3 Ways to Improve your Bodyline

Courtesy of BridgeAthletic

In swimming, there are countless ways to improve your speed through the water. Proper technique in your streamlines underwater or in your body position while swimming is a great way to get faster with little effort. Let’s discuss three things you can do in training to improve your bodyline and make it easier to swim faster.

  1. Tighten Your Core

In your strength training, focus on core strength and stability. In addition to regular exercises with repetitions, such as crunches or V-ups, you should challenge your core stability with static exercises such as planks. Planks and their variations (one-legged, side-planks, etc) will best replicate the body position you need in the water. Keep your abs tight, leg and glute muscles engaged, and pressure in the chest while doing this exercise.

  1. Full Extension on the Streamline

When swimmers fatigue, the length of their bodyline diminishes. Think of it as if their posture in the water has started to sag. You can reinforce good habits by focusing on full extension off each wall in the hardest part of your workouts. You will carry more speed out of the turn simply by stretching your arms and taking advantage of the triple extension in your ankles, knees, and hips. In the weight room, triple extension exercises such as Olympic lifts and their variations can replicate this explosive motion.

  1. Leg Strength

To maintain a tight bodyline in the water, you’ll need sufficient leg strength to support your core. Without proper glute and leg muscle activation, your legs may sink and create drag behind you whenever your body is horizontal. You always want to be swimming “downhill” so to speak. This requires core strength to maintain pressure in your upper chest and leg strength to keep your hips and lower limbs elevated, thus creating a hydrodynamic bodyline with minimal drag. In the weight room, countless leg exercises can help. Try to add in a few exercises that emphasize muscle endurance, such as flutter kicks on land with your feet a few inches off the floor, or leg lifts while lying on your stomach to focus on the posterior chain.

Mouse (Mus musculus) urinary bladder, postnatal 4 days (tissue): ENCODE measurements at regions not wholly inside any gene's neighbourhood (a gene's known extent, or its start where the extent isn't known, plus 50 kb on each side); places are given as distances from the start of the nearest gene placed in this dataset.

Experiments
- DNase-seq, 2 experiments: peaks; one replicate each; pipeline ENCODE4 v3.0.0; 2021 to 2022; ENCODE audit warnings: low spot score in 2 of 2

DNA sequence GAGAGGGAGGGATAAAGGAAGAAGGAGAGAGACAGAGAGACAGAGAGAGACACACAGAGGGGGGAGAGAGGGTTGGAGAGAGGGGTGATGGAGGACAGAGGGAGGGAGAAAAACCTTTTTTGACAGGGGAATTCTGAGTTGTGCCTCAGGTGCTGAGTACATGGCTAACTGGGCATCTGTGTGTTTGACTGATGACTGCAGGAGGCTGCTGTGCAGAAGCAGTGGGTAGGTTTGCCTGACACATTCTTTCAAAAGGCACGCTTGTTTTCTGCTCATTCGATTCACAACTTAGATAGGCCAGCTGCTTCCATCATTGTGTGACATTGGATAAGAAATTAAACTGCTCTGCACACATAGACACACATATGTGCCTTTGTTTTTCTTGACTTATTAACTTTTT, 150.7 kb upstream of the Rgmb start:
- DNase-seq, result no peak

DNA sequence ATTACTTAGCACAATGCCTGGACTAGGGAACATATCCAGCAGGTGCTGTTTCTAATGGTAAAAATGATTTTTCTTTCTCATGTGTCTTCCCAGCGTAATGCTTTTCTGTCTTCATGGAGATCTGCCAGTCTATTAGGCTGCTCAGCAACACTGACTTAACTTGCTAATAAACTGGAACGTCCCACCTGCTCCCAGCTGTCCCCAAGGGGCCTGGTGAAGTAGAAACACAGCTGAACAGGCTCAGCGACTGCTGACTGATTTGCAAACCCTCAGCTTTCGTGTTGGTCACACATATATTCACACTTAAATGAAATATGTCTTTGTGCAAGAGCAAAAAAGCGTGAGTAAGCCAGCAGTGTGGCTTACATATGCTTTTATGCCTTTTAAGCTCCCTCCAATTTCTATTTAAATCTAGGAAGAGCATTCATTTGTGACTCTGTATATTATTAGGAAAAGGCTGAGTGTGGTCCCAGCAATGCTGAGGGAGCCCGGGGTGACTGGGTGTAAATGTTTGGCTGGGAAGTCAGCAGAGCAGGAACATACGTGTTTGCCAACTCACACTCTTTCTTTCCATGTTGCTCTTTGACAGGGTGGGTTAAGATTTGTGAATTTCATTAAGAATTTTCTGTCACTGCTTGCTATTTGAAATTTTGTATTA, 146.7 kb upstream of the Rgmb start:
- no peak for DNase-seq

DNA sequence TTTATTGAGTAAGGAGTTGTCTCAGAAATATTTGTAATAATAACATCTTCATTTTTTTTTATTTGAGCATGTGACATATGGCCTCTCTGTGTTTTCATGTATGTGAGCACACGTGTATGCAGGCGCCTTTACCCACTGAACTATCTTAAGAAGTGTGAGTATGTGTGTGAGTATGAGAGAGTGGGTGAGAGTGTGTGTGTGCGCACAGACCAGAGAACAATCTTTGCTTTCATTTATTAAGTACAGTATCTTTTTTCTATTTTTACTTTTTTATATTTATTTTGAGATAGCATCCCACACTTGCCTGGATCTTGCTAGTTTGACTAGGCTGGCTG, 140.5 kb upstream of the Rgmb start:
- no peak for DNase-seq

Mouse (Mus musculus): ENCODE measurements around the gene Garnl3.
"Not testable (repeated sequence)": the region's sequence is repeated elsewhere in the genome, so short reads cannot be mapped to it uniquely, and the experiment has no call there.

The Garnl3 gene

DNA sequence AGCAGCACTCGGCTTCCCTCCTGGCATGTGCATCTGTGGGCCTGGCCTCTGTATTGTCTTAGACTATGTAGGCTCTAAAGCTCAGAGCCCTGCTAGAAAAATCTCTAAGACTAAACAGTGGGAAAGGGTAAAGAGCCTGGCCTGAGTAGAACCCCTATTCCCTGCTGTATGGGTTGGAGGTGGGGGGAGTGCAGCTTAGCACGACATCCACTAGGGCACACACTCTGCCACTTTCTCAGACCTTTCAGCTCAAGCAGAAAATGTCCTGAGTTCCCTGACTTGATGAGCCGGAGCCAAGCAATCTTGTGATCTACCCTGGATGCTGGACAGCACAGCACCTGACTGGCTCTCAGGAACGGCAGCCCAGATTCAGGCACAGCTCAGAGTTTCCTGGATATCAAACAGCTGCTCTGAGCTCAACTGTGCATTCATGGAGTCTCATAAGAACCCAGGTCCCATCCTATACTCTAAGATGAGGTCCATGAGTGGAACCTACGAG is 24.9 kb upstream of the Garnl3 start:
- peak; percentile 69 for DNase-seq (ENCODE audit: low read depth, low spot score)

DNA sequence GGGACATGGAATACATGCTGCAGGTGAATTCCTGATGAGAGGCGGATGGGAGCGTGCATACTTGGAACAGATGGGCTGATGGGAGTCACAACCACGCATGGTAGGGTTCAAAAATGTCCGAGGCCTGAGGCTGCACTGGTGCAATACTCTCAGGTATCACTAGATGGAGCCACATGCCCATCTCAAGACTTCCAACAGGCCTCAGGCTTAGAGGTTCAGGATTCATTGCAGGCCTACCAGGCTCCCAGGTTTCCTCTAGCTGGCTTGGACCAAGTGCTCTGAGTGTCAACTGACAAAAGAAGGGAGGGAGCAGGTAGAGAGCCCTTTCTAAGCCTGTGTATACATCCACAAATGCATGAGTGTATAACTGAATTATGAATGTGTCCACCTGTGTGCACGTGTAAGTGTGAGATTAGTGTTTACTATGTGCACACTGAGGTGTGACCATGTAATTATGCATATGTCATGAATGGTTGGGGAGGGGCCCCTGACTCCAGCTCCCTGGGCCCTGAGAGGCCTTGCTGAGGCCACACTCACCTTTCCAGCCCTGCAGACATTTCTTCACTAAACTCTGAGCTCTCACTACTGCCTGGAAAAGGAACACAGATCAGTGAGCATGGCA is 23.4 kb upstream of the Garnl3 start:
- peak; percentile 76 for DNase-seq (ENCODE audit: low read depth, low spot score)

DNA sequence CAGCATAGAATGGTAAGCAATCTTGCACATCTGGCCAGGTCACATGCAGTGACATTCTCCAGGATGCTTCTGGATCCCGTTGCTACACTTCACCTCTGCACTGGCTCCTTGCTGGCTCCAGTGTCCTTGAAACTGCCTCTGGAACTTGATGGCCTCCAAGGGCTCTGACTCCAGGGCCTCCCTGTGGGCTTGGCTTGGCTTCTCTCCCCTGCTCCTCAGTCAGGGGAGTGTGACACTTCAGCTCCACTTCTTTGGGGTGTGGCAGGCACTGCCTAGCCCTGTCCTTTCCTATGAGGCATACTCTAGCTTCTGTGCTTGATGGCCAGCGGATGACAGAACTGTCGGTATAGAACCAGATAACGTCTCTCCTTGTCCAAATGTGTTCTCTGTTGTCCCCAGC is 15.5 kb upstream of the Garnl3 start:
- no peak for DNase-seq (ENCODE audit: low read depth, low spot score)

Remember that your strength training in the weight room not only builds power and speed through your strokes, but it also can make your streamline and body position your secret weapon in any race. Focus on your bodyline with these tips to find more easy speed in your swimming!


BridgeAthletic Logo 3BridgeAthletic works with elite professional, collegiate, and club swimming programs to provide a turnkey solution for dryland training. Led by Nick Folker, the top swimming strength and conditioning coach in the world, our team builds stroke-specific, custom-optimized dryland programs for each of our clients. The individualized workouts are delivered directly to athletes via our state of the art technology platform and mobile applications. Check Nick and BridgeAthletic out as recently featured in SwimSwam.


Nick FolkerNick Folker is the Co-Founder and Director of Elite Performance at BridgeAthletic. Nick’s roster of athletes includes 35 Olympians winning 22 Olympic Medals, 7 team NCAA Championships and over 170 individual and relay NCAA championships. Megan Fischer-Colbrie works as the Sports Science Editor at BridgeAthletic. Megan was a four-year varsity swimmer at Stanford, where she recently graduated with a degree in Human Biology. The Championship Series by BridgeAthletic is designed to empower athletes with tips from the pros that will help them reach peak performance come race day. We will be covering competition-focused topics such as nutrition, recovery, stretching, and mental preparation.

Follow BridgeAthletic on Twitter here.

Like BridgeAthletic on Facebook here.

Swimming News / Swim Training courtesy of BridgeAthletic, a SwimSwam partner.

Leave a Reply

1 Comment threads
0 Thread replies
Most reacted comment
Hottest comment thread
1 Comment authors
newest oldest most voted

A one-arm plank with the other in a streamline position is a great core exercise that is very applicable here.

Want to take your swimfandom to the next level?

Subscribe to SwimSwam Magazine!